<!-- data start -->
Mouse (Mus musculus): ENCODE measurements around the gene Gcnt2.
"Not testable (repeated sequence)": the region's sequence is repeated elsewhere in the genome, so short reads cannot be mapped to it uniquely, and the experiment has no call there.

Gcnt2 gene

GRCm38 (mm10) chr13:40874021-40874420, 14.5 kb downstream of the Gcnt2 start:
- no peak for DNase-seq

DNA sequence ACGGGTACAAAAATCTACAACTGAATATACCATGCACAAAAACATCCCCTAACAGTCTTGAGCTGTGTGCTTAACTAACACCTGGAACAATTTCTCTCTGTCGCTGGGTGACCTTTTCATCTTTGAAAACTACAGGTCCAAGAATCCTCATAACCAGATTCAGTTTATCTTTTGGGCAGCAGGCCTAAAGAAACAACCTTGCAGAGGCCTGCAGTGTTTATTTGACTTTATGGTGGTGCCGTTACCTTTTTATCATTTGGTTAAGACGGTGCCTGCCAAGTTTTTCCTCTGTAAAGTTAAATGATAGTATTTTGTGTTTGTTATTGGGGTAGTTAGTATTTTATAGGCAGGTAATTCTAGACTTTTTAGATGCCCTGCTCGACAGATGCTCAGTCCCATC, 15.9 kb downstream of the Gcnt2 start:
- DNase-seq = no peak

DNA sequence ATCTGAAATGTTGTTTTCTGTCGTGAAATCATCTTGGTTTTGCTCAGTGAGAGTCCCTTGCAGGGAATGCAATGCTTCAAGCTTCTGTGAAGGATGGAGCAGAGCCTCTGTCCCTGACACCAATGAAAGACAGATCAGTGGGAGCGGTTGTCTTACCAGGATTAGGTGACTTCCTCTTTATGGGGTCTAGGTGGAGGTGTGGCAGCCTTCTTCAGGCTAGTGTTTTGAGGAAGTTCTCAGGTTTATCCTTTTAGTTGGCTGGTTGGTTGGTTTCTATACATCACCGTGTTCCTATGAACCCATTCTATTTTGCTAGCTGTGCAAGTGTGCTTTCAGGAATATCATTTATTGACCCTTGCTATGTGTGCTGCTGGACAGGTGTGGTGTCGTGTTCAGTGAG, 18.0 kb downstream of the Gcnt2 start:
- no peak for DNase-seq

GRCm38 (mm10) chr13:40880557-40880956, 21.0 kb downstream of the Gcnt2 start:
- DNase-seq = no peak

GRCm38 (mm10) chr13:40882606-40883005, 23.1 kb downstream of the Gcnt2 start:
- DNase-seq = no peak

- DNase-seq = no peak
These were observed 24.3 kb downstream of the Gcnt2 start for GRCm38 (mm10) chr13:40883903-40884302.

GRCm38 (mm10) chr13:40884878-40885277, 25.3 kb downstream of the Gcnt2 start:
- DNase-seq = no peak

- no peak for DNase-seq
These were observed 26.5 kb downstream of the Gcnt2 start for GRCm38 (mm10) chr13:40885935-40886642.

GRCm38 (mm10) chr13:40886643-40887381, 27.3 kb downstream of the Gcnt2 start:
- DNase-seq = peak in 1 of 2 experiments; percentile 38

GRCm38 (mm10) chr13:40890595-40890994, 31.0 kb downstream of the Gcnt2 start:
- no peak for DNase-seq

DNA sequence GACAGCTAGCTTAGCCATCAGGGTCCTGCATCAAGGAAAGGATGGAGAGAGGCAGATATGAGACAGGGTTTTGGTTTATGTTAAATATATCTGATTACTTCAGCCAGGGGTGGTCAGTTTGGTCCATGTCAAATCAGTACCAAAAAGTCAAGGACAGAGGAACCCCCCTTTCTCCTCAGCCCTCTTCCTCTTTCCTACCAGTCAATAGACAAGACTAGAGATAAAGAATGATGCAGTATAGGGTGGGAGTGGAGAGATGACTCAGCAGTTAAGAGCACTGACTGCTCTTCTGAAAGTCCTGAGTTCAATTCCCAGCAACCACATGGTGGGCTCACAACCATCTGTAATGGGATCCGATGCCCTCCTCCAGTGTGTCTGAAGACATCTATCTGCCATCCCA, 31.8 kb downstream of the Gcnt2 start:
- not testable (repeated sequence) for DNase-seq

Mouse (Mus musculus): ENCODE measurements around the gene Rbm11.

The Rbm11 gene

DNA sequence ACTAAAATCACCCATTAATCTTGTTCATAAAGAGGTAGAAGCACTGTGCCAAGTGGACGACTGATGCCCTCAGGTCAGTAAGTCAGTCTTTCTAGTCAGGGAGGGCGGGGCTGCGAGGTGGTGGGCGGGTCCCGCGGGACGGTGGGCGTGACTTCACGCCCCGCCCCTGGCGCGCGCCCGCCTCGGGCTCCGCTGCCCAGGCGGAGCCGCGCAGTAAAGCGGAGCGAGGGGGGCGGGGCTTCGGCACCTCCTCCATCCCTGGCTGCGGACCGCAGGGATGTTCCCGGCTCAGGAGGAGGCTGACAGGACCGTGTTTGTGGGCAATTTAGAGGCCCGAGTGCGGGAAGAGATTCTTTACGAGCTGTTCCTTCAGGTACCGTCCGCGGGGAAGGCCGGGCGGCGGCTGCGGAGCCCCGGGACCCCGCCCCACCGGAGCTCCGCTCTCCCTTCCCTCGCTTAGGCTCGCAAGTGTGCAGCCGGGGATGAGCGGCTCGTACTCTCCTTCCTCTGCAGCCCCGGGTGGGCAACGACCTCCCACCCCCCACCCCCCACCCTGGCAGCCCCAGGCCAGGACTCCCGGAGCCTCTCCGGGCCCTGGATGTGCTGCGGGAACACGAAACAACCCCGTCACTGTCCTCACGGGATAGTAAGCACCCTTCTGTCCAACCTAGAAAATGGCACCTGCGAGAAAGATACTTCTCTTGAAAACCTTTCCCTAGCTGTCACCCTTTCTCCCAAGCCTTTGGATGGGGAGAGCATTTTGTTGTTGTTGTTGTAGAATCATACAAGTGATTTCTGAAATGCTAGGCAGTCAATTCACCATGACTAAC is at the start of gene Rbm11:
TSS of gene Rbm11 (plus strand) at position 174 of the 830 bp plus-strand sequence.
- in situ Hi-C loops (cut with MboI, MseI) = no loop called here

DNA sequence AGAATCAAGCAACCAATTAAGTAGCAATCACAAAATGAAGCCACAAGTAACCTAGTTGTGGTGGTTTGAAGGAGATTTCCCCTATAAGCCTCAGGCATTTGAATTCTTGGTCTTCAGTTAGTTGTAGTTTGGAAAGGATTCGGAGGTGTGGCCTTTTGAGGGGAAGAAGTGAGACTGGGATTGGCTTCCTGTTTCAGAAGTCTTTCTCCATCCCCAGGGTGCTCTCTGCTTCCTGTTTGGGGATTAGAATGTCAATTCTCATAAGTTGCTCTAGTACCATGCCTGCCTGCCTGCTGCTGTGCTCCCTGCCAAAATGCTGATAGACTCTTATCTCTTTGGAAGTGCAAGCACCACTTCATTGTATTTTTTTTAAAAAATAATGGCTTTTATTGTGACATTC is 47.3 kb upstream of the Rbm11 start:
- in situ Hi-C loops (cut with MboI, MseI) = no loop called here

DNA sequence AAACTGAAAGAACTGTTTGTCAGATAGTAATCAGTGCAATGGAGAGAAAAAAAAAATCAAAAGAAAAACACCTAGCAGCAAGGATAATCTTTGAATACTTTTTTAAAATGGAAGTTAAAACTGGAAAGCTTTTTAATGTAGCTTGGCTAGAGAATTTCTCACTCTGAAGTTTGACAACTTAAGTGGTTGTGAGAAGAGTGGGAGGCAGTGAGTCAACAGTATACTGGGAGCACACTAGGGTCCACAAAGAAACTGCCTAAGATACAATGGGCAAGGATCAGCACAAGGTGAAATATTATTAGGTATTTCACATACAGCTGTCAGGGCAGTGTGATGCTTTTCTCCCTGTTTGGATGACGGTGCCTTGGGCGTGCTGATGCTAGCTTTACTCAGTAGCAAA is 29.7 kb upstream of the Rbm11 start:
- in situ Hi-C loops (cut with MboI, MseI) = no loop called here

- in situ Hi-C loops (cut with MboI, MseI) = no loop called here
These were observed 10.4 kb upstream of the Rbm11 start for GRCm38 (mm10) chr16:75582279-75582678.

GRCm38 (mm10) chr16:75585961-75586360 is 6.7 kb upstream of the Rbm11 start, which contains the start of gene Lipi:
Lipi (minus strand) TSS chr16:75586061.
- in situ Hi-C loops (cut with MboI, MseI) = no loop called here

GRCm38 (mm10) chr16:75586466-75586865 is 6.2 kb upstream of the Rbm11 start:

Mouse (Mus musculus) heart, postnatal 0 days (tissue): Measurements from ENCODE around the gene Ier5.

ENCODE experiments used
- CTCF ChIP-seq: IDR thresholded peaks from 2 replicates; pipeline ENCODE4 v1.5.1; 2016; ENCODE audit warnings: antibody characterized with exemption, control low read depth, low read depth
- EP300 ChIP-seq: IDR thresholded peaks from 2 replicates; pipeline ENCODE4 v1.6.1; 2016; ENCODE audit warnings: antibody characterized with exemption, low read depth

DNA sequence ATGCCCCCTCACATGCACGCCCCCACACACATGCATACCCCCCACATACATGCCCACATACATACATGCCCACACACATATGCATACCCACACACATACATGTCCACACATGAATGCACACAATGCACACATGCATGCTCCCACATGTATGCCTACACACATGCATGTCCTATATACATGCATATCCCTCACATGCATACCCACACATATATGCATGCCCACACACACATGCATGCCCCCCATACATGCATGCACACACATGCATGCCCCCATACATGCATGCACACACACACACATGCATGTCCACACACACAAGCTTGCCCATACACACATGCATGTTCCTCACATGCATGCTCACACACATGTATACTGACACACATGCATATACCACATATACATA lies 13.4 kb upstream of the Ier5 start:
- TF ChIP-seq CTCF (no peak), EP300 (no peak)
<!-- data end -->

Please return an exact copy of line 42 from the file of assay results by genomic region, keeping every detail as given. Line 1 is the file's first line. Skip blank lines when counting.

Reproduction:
ENCODE experiments used